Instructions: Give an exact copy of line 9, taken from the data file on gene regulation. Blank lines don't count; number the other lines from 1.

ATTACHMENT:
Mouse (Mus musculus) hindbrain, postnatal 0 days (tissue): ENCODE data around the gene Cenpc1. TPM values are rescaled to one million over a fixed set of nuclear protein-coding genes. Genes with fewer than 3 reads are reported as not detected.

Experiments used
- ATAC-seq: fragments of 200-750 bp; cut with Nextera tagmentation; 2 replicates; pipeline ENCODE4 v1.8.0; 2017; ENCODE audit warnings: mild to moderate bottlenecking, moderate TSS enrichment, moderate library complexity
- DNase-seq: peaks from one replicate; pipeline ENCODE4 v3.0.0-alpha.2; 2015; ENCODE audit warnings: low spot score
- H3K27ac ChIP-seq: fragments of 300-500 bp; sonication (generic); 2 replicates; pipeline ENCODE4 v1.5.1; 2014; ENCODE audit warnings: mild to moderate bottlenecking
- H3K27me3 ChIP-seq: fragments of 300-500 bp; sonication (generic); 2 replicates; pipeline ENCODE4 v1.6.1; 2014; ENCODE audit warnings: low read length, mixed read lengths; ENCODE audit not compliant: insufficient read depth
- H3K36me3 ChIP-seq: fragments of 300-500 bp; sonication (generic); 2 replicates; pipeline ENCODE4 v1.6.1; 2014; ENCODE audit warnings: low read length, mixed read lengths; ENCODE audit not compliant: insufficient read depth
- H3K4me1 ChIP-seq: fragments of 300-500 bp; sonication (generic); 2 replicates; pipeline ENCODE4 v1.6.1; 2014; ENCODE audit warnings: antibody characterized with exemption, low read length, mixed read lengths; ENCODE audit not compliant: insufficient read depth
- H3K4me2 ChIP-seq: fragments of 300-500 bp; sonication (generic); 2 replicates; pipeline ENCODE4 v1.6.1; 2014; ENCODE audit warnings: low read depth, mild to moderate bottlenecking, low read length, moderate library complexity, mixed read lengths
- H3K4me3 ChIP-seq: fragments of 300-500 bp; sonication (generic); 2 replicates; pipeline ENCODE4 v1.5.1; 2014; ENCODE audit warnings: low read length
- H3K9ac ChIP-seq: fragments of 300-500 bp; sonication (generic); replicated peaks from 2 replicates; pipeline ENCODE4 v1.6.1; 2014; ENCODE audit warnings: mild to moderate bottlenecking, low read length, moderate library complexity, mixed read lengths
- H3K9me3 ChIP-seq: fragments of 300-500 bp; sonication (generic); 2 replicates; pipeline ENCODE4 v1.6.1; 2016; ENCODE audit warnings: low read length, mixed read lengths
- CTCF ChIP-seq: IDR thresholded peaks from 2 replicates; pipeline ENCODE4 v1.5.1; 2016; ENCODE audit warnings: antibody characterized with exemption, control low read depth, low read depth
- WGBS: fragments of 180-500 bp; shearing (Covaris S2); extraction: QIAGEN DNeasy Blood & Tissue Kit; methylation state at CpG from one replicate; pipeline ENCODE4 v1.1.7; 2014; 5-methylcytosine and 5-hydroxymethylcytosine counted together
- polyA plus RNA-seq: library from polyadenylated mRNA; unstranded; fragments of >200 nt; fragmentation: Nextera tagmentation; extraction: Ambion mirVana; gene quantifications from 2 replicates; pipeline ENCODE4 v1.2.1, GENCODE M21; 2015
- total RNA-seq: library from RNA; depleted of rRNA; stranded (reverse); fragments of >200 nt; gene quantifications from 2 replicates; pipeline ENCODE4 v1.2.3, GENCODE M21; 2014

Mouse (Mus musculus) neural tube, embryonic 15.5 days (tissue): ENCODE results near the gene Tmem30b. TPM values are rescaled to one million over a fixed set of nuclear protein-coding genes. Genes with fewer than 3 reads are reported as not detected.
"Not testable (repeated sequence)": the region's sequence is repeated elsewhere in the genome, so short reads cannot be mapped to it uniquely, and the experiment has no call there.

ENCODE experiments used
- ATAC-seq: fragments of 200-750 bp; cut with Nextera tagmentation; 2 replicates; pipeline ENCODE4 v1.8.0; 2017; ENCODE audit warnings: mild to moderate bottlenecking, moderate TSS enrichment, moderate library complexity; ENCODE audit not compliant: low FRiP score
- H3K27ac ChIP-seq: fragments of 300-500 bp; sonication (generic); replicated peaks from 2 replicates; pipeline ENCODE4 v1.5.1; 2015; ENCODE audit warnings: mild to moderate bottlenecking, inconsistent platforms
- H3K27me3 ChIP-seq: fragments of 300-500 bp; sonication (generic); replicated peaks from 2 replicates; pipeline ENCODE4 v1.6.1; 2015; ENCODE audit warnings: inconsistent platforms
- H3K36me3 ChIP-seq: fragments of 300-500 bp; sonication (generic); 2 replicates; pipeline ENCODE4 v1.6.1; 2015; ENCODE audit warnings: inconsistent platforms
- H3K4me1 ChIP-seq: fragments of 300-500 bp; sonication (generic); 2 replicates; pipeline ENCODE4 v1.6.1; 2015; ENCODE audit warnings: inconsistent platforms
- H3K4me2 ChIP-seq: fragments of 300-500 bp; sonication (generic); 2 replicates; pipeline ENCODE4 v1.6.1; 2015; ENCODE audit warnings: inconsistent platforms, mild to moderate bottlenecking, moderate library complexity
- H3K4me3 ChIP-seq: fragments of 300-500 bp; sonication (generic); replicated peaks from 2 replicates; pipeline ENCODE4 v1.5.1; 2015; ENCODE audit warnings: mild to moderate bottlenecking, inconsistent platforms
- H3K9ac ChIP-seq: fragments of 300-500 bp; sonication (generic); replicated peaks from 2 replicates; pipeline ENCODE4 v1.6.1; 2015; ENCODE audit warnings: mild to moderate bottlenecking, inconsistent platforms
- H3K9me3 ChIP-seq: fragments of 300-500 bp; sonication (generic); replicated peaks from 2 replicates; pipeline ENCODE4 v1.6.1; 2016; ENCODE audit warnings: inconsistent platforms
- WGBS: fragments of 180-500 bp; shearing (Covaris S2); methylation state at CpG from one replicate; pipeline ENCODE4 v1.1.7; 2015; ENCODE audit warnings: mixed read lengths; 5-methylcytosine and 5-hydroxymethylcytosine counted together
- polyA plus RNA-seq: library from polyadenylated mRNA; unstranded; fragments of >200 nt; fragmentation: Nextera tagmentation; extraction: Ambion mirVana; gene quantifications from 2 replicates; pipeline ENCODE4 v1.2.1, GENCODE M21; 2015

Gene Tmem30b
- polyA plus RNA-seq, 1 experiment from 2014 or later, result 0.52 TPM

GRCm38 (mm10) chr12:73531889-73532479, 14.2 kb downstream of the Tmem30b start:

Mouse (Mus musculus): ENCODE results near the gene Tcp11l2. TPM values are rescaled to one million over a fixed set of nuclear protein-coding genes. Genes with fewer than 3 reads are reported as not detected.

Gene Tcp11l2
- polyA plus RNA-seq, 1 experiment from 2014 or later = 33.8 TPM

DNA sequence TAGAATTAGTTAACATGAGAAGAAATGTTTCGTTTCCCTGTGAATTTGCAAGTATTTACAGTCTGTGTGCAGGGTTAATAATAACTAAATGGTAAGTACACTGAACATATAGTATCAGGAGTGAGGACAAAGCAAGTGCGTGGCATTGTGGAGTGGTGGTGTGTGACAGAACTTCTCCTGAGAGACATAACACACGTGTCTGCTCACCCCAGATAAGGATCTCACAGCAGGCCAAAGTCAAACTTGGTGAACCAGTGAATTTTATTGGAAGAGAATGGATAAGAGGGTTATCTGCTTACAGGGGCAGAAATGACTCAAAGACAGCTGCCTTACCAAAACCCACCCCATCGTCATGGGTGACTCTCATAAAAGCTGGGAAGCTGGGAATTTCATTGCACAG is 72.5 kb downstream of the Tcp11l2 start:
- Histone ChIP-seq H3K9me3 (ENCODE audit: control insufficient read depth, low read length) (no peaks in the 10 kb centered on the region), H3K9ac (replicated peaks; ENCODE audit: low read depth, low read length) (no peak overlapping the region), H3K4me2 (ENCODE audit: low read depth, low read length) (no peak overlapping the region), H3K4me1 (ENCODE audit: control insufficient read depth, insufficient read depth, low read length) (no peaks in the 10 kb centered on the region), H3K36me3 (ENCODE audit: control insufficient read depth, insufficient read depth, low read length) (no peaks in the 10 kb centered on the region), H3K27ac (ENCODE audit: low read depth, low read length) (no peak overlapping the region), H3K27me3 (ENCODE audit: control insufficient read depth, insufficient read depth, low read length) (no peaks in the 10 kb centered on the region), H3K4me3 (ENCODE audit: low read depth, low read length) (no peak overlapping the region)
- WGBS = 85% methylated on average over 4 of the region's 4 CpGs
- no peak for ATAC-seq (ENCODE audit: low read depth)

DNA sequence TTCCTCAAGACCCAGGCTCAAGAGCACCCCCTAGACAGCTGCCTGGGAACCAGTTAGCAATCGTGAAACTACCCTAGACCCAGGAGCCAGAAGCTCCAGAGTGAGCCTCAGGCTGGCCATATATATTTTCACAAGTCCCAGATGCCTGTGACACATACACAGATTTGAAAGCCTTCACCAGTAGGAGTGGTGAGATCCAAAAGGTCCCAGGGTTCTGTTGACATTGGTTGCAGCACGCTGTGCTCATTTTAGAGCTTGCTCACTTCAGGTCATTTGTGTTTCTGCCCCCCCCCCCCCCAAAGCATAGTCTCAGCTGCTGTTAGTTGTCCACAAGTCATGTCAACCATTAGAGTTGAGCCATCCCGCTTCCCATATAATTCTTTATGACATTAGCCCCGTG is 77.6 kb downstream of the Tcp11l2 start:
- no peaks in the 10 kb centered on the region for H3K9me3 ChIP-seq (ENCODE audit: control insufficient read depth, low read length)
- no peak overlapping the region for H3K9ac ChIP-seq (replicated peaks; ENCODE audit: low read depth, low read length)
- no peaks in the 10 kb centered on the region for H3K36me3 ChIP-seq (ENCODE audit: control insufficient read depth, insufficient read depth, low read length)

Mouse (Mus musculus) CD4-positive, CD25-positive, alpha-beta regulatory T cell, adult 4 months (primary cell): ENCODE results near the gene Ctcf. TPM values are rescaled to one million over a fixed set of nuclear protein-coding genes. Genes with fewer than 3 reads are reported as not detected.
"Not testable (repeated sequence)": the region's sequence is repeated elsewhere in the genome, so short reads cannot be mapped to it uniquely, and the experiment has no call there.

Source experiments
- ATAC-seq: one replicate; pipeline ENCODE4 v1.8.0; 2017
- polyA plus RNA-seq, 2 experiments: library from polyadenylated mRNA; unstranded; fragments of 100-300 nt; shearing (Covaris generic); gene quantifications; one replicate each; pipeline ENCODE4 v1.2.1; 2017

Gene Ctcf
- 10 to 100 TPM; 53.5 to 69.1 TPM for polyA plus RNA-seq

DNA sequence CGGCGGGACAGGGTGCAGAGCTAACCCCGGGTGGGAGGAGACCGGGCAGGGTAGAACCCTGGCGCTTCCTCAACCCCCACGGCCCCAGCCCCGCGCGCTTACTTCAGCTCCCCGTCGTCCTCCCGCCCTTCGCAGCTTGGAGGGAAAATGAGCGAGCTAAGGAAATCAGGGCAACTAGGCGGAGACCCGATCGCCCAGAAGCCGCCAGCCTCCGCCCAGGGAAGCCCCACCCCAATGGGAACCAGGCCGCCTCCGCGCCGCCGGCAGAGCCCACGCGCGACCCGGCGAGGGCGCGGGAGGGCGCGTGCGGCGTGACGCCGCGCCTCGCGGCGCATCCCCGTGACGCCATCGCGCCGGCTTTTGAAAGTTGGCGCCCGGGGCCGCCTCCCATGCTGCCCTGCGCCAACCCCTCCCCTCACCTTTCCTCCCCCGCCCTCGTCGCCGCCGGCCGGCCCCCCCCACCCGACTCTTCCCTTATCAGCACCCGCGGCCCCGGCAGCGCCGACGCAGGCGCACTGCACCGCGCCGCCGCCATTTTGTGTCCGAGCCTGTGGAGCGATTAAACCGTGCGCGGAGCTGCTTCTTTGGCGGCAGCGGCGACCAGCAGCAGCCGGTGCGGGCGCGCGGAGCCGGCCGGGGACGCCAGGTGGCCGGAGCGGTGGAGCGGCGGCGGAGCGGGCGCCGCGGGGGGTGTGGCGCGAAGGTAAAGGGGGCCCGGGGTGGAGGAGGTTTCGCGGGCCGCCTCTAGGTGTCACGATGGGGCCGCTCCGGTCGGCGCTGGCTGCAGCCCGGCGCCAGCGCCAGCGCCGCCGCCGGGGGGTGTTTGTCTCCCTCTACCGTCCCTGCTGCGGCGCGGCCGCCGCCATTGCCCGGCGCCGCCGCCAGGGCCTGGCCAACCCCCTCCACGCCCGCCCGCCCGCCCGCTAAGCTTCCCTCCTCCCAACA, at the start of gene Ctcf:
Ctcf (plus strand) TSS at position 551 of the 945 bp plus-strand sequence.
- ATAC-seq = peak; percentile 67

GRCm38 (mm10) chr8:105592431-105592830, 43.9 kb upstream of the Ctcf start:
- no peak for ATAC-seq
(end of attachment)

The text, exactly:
- H3K4me2 ChIP-seq: fragments of 300-500 bp; sonication (generic); 2 replicates; pipeline ENCODE4 v1.6.1; 2014; ENCODE audit warnings: low read depth, mild to moderate bottlenecking, low read length, moderate library complexity, mixed read lengths